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HBO Max for the Otaku

More than just Studio Ghibli

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Since its launch last week, the service has been taking the cordcutting world by storm. HBO Max has come out of the gate swinging with quite an interesting lineup of content depending on who you are. If you happen to have a device it can actually play on, there is quite a lot for an otaku to enjoy.

The biggest announcement before launch was the reveal that the Studio Ghibli library would all be available at launch. It is certainly the most appealing to children and adults alike who have a penchant for the whimsical nature of Miyazaki’s work. With My Neighbor Totoro and Spiritied Away leading the way, its fun for the whole family.

Almost every single Studio Ghibli film is available now. The only one missing from the full collection is Grave of the Fireflies. In addition to the other 20 films in the collection, NausicaƤ of the Valley of the Wind, which is technically not Studio Ghibli, is available. If there are some you haven’t seen, now is the time to catch up on them.

Beyond Ghibli, the platform has some other interesting films and shows for all otaku to enjoy.

A Taste of Crunchyroll

On the other side of the coin is the Crunchyroll collection. If you aren’t already a subscriber there, or are trying to get a friend into the game, the collection is small, but worth checking out.

In the realm of comedy and fantasy is Konosuba. The tale of an immature boy who dies and is reincarnated in a fantasy world accompanied by an immature goddess. It isn’t the most compelling story, but the ecchi comedy will appeal to some. If you are looking to take a look back in time Full Metal Alchemist: Brotherhood is also available. Its not the original you may remember from Adult Swim, but rather the remake that follow the original manga.

All in all the Crunchyroll portion of HBO Max is on the lighter side of the otaku spectrum. Really its just a taste of what Crunchyroll has to offer and more of a bit of marketing for the larger service.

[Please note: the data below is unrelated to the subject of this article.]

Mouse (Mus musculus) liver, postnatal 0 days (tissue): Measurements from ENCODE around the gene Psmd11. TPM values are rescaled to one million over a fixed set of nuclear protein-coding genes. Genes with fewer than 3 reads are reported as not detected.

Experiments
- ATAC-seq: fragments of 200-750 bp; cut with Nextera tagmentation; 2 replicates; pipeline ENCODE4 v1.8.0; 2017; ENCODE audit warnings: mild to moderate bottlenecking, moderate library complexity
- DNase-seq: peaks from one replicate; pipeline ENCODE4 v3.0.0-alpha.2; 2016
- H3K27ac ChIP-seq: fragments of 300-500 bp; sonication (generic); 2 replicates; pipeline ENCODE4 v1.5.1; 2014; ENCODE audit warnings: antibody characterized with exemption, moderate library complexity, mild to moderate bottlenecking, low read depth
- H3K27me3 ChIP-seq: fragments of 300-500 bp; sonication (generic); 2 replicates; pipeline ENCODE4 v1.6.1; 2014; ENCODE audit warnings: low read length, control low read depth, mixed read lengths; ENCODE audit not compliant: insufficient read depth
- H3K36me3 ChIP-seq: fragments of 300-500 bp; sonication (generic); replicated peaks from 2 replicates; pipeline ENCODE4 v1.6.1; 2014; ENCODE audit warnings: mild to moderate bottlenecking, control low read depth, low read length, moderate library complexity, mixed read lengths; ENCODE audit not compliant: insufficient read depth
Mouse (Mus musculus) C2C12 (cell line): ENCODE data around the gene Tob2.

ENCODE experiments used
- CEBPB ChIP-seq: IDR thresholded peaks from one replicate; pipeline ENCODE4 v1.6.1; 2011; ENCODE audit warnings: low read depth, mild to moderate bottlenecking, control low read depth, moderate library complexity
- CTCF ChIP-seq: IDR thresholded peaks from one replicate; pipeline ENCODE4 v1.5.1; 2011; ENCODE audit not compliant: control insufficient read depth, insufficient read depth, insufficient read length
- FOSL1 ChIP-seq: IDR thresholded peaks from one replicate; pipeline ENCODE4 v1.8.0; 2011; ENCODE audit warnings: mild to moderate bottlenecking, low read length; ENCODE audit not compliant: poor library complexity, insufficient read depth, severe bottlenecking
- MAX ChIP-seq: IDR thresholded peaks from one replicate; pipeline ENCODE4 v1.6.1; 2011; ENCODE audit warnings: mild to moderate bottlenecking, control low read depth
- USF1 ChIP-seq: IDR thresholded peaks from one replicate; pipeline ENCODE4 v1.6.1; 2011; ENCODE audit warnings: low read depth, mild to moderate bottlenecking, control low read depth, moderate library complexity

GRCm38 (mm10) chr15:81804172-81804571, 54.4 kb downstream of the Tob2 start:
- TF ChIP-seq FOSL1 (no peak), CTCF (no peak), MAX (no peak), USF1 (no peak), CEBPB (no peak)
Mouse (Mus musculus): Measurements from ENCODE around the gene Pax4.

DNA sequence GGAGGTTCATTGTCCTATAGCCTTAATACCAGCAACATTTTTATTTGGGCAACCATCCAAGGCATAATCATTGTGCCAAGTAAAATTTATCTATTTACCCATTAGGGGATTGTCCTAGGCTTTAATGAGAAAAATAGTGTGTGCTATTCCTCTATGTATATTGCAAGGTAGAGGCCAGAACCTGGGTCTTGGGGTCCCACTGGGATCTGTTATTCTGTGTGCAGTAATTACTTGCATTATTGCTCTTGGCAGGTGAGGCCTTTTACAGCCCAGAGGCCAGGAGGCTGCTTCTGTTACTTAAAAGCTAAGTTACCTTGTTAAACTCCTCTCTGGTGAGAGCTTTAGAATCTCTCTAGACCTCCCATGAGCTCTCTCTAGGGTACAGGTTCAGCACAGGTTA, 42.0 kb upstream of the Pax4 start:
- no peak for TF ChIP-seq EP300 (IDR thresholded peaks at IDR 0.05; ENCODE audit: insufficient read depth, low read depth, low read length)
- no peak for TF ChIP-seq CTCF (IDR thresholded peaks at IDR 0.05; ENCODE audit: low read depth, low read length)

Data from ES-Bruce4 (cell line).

Classic Tokyo Crushing Kaiju

Maybe you are more in the mood for some giant monster fun. HBO Max has a pretty sizable collection of classic Toho Godzilla films. They have 15 of the classics including the original 1954 Godzilla.

Also on the list is the original 1956 Godzilla: King of the Monsters! not to be confused with the similarly titled 2019 Godzilla: King of the Monsters. The new one is there as well, so you can really get your fill of the king of kaiju.

Decidedly not a part of the HBO Max Godzilla collection is the original 1958 Rodan. Since it doesn’t actually feature our favorite atomic breathing dinosaur it isn’t on the same page as the rest of the collection.

A Mini Akira Kurosawa Collection

This is not the first time some of Akira Kurosawa’s classic samurai epics have been available for streaming. In the past Hulu has held the rights to some such as Seven Samurai and Yojimbo. Now its HBO Max’s turn for the right to stream these old Japanese classics starring Mifune Toshiro.

The HBO Max collection includes Throne of Blood, The Hidden Fortress, Yojimbo, Rashomon, Ikuru, and the samurai epic Seven Samurai. All except Ikuru are a part of the 16 film collaboration between Mifune and Kurosawa. This is a far cry from the full filmography of Kurosawa, but it is a solid sampling of his work. Its a great introduction to some of the classic samurai film of the ’50s and ’60s.

If you are a fan of the original Star Wars trilogy (and be honest who isn’t?), The Hidden Fortress is one of the many inspirations for Lucas. Very specifically the story of C3PO and R2-D2 come from this film. Beyond the Hidden Fortress connection, the star of these films, Mifune Toshiro, was allegedly offered the role of Obi-Wan Kenobi in the original trilogy. I like to think he would have been perfect for the role.c

[Source]
[Images via HBO Max]
[Hollywood Reporter on Mifune]